The Army got away with murder in the hills

Pieces of the Past

July 27, 2011 

It seems that government coverups have become almost commonplace these days. The litany of illegal shenanigans hidden from the public view by crafty minions of entrenched politicians is as long as one's arm and will probably never see the inside of a courtroom. There is one case however, that has just been exposed, and the evidence for it lies in the Raymond cemetery.

Up on the lonely knoll, which holds the remains of scores of Raymond pioneers, lies one Ben Ducker. Now, at first blush there seems to be nothing particularly unusual about this grave. It gives the name of the deceased, his age, and his date of death, which was in October of 1902.

There is no way of knowing, by just looking at the marker, that Mr. Ducker was murdered and that his killer was never brought to justice because the military protected the guilty party.

The stage for Ben Ducker's demise was set on Oct. 17, 1902, when a dozen or more troopers of Company E, Third U.S. Cavalry, decided to patronize the saloon in Raymond's California Hotel, which Ducker owned. They had just been relieved of guard duty in the Yosemite Valley and were headed toward San Francisco.

As the evening wore on, the troopers became inebriated, and as is often the case, some of them became troublesome. About 9:30 p.m., one of the soldiers slipped behind the bar and discovered a pistol and a knife. Grabbing both of the weapons, he began to threaten J. Dunniway, the bartender. That's when Ducker stepped in, to his eternal peril.

Taking his employee's part, Ducker demanded the return of his property, whereupon the drunken soldier turned on the proprietor and demanded that Ducker start serving the drinks.

At that point, Dunniway made a dash for the door, and Ducker rushed upstairs for his shotgun. Before he could return, Mrs. Ducker had calmed the soldiers and convinced them to leave. Unfortunately she played right into the hands of fate.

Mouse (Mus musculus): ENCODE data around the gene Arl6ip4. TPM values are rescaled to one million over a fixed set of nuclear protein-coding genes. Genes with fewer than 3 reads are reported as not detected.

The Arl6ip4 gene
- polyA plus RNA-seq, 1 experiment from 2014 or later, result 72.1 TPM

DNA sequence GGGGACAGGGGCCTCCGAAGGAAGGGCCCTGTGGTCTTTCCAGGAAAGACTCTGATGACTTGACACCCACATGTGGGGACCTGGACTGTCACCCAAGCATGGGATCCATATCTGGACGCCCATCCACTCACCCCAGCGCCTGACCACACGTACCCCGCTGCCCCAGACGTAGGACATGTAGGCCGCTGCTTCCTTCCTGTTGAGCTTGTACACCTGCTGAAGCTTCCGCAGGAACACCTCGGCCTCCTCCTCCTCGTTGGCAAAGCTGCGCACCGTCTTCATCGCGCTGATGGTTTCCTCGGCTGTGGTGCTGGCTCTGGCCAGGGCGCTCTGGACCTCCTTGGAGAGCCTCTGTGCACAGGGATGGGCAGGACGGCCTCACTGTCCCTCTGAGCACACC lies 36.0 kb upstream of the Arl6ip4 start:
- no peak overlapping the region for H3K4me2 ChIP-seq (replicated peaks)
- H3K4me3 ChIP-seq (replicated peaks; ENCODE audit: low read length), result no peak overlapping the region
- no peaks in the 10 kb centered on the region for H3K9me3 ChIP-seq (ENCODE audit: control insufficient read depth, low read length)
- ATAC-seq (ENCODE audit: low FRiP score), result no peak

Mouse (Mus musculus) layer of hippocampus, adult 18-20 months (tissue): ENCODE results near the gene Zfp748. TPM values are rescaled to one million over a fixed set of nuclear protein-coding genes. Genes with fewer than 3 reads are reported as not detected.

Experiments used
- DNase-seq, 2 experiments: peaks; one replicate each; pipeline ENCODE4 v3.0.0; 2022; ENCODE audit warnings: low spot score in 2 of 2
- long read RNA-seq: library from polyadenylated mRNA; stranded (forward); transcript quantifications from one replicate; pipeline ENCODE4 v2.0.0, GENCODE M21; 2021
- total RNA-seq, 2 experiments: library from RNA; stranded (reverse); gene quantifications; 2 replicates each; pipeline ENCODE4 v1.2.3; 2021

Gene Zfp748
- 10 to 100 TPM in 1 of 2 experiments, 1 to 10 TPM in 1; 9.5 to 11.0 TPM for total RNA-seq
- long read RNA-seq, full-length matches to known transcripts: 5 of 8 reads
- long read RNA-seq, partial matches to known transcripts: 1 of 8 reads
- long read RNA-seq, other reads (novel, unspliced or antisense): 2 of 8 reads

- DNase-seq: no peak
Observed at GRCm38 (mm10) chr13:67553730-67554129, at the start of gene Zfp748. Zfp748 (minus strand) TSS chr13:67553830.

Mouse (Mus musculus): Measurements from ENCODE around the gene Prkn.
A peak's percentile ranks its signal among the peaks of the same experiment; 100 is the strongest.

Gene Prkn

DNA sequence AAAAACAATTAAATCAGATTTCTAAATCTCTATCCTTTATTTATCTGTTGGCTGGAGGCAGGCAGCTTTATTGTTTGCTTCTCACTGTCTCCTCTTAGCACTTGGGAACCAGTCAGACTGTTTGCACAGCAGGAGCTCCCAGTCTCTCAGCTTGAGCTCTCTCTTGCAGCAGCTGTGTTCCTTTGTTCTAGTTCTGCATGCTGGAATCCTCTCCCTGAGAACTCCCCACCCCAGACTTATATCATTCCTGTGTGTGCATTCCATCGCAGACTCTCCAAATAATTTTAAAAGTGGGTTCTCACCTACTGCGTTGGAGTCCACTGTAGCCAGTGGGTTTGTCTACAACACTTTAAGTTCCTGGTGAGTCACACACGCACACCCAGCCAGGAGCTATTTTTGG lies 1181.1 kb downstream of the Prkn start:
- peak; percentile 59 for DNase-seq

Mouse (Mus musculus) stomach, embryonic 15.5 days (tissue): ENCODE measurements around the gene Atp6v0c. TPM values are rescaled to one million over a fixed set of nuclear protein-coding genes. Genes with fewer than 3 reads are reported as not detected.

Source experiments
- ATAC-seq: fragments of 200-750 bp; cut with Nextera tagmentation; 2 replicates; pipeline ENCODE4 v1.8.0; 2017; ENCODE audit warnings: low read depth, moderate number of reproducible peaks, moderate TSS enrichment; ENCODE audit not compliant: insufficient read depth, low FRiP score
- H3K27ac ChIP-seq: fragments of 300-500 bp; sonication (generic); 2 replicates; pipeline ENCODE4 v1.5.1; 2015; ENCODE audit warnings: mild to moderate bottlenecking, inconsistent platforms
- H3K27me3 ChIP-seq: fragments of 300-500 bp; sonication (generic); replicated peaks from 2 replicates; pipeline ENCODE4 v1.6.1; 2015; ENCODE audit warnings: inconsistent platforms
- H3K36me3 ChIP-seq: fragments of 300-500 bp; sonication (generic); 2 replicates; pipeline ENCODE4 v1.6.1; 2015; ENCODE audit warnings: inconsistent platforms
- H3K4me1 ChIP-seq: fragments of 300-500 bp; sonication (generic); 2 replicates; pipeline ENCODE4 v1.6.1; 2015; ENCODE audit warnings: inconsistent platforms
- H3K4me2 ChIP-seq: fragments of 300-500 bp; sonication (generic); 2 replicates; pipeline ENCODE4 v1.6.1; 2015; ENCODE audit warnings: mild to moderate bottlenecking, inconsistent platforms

Now the soldiers were outside. There was no moon ... the night was pitch black, but the lantern in Ducker's upstairs bedroom shone brightly. With mischief and demon rum still running its course, the soldiers began to pelt Ducker's bedroom windows with stones. That was too much for the 60-year-old hotel man. He went to the balcony and fired twice from his shotgun to warn the revelers away.

In the next instant the drama reached its denouement. Four shots rang out in the direction of Ben Ducker, who was perfectly silhouetted in the bedroom window. One of the bullets ran through his vital organs and in three minutes he was dead.

The soldiers quickly mounted their horses. Several Raymond citizens had observed their dastardly deed, and they could be recognized. Off they rode into the night, while one of the witnesses, J. Dennis, went to fetch the law.

The next day, Richard Curtis Jay, Madera County coroner, held an inquest and determined that Ducker had been murdered by one of the soldiers. Accompanied by Dennis, the prime eyewitness, Constable Tom Leonard set out immediately in pursuit of the troopers. He found them camped out on Henry Miller's Columbia Ranch and prepared to make an arrest. In this, however, he was sorely disappointed.

When Dennis pointed out the culprit, the Captain of the troop refused to turn him over, citing inconclusive identification for his action. When pressed, he telegraphed the Major of the outfit for assistance. When the superior officer arrived at the Columbia Ranch, a private consultation was held, and the Major agreed with the Captain.

No one was going to be turned over to the Madera County authorities, so Leonard had no choice but to return to Raymond empty-handed.

So, for 111 years now, Ben Ducker has been resting in the Raymond cemetery unavenged. We don't know the name of his killer, and we never will. You see, the officers of Company E doctored the records to make it look as if their return to their headquarters in the Presidio was uneventful. The Major even went so far as to commend the behavior of his men during their return to San Francisco.

Meanwhile old Ben Ducker continues to lie beneath that obelisk that marks his passing but gives no clue to the casual observer that he was the victim of an atrocious miscarriage of justice by the very people who were in the vicinity to protect him.

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